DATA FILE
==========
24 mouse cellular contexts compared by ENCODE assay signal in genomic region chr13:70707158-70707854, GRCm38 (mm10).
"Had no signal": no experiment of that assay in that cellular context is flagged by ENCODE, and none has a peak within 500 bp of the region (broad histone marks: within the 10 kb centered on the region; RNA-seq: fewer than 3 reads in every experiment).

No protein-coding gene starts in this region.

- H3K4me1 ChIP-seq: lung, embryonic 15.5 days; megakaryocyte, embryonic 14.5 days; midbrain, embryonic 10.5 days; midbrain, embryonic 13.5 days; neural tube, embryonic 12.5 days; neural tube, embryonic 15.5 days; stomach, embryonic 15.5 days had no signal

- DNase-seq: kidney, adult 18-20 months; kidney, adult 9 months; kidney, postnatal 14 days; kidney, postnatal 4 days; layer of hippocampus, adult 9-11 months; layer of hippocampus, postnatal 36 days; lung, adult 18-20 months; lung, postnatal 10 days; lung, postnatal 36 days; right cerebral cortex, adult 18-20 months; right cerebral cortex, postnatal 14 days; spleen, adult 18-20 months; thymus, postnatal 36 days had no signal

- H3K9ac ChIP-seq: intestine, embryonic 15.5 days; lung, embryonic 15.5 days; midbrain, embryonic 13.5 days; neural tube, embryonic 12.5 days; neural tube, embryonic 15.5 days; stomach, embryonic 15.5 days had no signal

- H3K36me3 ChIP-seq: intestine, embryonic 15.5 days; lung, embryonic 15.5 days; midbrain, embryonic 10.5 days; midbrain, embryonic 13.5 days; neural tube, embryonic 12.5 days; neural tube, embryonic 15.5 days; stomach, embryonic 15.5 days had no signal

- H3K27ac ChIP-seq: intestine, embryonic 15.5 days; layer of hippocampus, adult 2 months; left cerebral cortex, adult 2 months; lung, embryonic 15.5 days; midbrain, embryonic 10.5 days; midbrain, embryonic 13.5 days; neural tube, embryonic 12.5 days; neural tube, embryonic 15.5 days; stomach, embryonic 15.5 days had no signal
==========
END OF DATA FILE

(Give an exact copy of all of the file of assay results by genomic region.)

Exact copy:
24 mouse cellular contexts compared by ENCODE assay signal in genomic region chr13:70707158-70707854, GRCm38 (mm10).
"Had no signal": no experiment of that assay in that cellular context is flagged by ENCODE, and none has a peak within 500 bp of the region (broad histone marks: within the 10 kb centered on the region; RNA-seq: fewer than 3 reads in every experiment).

No protein-coding gene starts in this region.

- H3K4me1 ChIP-seq: lung, embryonic 15.5 days; megakaryocyte, embryonic 14.5 days; midbrain, embryonic 10.5 days; midbrain, embryonic 13.5 days; neural tube, embryonic 12.5 days; neural tube, embryonic 15.5 days; stomach, embryonic 15.5 days had no signal

- DNase-seq: kidney, adult 18-20 months; kidney, adult 9 months; kidney, postnatal 14 days; kidney, postnatal 4 days; layer of hippocampus, adult 9-11 months; layer of hippocampus, postnatal 36 days; lung, adult 18-20 months; lung, postnatal 10 days; lung, postnatal 36 days; right cerebral cortex, adult 18-20 months; right cerebral cortex, postnatal 14 days; spleen, adult 18-20 months; thymus, postnatal 36 days had no signal

- H3K9ac ChIP-seq: intestine, embryonic 15.5 days; lung, embryonic 15.5 days; midbrain, embryonic 13.5 days; neural tube, embryonic 12.5 days; neural tube, embryonic 15.5 days; stomach, embryonic 15.5 days had no signal

- H3K36me3 ChIP-seq: intestine, embryonic 15.5 days; lung, embryonic 15.5 days; midbrain, embryonic 10.5 days; midbrain, embryonic 13.5 days; neural tube, embryonic 12.5 days; neural tube, embryonic 15.5 days; stomach, embryonic 15.5 days had no signal

- H3K27ac ChIP-seq: intestine, embryonic 15.5 days; layer of hippocampus, adult 2 months; left cerebral cortex, adult 2 months; lung, embryonic 15.5 days; midbrain, embryonic 10.5 days; midbrain, embryonic 13.5 days; neural tube, embryonic 12.5 days; neural tube, embryonic 15.5 days; stomach, embryonic 15.5 days had no signal